- Four in five (85%) say that churches and church leaders do not effectively challenge politicians to communicate a long-term positive vision for society.
Minister Simon Lawton, of Newcastle’s Elim Pentecostal Church, said:
“I’m not at all surprised by the results of this survey. I would imagine that most people would agree with its findings.
“I believe people long for a society where compassion, justice and love and respect for your fellow man is central.
“Naturally we all have a part to play in this. The coming election is an opportunity for all of us, especially Christians, to host hustings and interview prospective candidates in order to make an informed decision.
“We can make a difference and we have a responsibility to make our vote count locally.”
The charity Churches Together is now calling on church-goers to challenge the region’s would-be MPs during hustings it will organise in the run-up to the General Election to coincide with its Vision 2020 of the Good Society report.
It comes ahead of Church Action on Poverty Sunday, this weekend as the charity calls for politicians to put forward a vision for a better society and to reject negative campaigning.
Niall Cooper, director of Church Action on Poverty, said:
“As the Bible says ‘Without a vision, the people perish.’
“Christians are crying out for politicians to share a positive long-term vision for society – but politicians and political parties are currently failing to do so.
“But today’s poll is also a challenge to the churches to speak publicly about our own vision of a good society.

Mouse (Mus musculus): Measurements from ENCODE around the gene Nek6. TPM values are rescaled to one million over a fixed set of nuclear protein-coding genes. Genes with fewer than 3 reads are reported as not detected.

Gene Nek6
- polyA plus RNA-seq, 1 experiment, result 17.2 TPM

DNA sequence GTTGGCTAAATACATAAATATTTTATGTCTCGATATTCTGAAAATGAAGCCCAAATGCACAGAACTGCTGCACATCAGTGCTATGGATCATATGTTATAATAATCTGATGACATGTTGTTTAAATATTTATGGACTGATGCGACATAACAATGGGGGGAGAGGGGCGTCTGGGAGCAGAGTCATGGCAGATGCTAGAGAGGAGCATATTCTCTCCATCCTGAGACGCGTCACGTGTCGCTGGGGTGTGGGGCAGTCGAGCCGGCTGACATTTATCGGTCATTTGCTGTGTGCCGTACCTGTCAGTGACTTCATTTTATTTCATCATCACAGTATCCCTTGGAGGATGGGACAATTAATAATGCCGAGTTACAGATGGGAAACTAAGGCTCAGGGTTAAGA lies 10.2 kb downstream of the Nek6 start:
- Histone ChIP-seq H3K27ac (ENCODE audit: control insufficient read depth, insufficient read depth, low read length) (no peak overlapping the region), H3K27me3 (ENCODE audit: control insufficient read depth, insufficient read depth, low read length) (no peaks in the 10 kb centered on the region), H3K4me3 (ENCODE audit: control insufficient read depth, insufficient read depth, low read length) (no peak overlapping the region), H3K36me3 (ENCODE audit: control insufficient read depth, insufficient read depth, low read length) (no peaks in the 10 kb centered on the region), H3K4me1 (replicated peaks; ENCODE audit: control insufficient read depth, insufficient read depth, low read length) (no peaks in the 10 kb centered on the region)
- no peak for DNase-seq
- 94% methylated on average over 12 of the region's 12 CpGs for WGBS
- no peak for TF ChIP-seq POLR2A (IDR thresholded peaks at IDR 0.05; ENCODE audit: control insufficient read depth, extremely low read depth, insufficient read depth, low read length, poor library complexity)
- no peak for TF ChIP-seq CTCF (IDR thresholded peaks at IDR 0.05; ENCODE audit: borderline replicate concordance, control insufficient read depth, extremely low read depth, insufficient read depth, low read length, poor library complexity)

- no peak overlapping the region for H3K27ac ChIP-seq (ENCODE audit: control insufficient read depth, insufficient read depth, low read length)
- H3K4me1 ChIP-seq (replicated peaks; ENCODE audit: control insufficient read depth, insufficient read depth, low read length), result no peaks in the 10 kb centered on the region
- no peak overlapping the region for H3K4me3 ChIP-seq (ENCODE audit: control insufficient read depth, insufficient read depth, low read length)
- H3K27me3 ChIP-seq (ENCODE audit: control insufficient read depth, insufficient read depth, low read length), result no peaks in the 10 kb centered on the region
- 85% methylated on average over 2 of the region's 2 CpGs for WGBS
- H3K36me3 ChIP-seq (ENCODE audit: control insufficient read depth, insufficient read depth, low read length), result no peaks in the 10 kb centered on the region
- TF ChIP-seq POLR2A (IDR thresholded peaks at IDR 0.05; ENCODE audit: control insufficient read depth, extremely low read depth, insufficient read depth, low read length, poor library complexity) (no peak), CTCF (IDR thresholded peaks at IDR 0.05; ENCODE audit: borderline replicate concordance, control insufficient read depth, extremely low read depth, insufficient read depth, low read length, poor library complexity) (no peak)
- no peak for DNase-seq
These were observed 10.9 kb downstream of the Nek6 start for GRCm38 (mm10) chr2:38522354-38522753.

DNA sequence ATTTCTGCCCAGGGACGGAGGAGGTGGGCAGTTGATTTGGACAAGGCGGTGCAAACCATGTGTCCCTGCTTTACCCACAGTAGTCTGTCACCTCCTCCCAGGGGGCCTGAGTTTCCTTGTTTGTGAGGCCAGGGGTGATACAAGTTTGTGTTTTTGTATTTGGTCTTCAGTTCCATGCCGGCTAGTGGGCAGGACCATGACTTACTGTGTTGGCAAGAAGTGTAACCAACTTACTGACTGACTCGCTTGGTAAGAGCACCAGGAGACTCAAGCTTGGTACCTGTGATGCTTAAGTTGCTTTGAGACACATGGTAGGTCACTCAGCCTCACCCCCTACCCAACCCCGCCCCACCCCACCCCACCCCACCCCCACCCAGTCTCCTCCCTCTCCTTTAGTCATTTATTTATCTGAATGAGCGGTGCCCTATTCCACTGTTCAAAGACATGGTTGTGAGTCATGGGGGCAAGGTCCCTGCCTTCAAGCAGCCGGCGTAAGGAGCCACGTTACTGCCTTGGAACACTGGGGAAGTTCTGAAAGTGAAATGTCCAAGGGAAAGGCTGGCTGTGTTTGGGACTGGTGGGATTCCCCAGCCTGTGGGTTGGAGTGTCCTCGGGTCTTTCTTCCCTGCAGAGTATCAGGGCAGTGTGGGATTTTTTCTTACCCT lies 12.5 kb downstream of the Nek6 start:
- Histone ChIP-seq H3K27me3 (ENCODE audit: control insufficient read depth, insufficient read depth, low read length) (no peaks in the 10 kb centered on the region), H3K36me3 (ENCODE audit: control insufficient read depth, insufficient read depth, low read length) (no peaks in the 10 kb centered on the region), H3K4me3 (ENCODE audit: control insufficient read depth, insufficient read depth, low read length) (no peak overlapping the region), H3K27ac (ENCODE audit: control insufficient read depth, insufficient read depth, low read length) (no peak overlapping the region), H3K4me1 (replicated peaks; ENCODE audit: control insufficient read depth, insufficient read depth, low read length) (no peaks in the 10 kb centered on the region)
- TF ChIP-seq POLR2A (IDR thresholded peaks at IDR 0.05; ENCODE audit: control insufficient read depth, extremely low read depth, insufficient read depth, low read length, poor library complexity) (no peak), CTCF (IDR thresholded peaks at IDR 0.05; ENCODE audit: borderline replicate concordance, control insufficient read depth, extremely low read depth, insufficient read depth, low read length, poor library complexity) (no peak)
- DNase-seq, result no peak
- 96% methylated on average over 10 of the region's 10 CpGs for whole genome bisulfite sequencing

“By organising local hustings events, we can challenge those who want to represent us in Parliament to go beyond the usual political short-termism and engage in a positive debate about the kind of society they – and we – want to live in by the year 2020.”
Bob Fyffe, general secretary of Churches Together, added:
“The emphasis church-goers so often want is a shared vision of the Common Good. How do we build long-term sustainable communities where justice and compassion are at the centre of all that we do?
“It is having a vision for those who are on the margins and feel that there is no one there for them.
“How do we build local communities where people of faith and those of no faith can share common values and live in harmony, where everyone has a proper sense of belonging?
“Taking part in the democratic process is of fundamental importance to being a good citizen. The church hustings allow people to come together and make informed decisions which are central to their lives and prosperity.”
Source – Newcastle Evening Chronicle, 13 Feb 2015